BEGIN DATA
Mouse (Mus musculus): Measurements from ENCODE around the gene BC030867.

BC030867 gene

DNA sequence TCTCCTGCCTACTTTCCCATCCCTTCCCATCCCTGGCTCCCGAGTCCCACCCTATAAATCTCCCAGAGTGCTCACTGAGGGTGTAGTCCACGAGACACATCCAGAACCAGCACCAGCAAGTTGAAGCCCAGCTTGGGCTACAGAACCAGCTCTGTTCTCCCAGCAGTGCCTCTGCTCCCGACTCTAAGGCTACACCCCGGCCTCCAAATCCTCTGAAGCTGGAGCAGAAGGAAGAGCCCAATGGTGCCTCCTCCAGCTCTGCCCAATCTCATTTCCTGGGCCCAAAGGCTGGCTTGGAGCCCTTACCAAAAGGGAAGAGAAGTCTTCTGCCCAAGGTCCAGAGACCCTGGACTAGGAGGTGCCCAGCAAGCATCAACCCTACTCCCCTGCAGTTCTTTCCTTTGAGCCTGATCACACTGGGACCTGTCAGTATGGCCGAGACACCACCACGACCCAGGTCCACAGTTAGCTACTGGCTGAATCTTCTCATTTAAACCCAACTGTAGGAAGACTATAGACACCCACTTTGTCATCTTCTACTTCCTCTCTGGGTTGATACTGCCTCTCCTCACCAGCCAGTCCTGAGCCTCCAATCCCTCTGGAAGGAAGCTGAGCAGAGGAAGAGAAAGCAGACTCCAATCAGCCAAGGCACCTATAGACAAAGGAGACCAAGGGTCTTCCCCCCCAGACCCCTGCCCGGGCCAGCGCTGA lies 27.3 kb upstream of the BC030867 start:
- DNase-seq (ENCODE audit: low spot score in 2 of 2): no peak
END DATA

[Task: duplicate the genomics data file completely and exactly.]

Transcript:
Mouse (Mus musculus): Measurements from ENCODE around the gene BC030867.

BC030867 gene

DNA sequence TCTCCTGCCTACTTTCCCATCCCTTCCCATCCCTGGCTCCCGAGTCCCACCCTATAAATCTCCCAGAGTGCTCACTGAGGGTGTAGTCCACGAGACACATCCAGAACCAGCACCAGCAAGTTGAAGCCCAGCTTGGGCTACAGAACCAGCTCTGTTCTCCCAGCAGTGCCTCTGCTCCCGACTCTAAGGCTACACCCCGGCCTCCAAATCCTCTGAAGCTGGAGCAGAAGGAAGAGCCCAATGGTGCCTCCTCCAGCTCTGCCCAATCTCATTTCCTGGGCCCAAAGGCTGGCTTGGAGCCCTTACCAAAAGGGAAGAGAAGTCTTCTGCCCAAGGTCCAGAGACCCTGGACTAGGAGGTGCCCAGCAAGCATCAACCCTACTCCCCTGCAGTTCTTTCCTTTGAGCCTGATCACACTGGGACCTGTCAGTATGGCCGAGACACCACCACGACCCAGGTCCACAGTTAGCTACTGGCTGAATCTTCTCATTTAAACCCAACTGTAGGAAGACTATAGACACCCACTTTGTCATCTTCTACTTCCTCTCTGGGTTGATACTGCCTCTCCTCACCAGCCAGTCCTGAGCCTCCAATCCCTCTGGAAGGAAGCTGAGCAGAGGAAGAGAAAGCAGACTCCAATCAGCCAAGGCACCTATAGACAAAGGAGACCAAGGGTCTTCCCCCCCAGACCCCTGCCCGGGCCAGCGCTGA lies 27.3 kb upstream of the BC030867 start:
- DNase-seq (ENCODE audit: low spot score in 2 of 2): no peak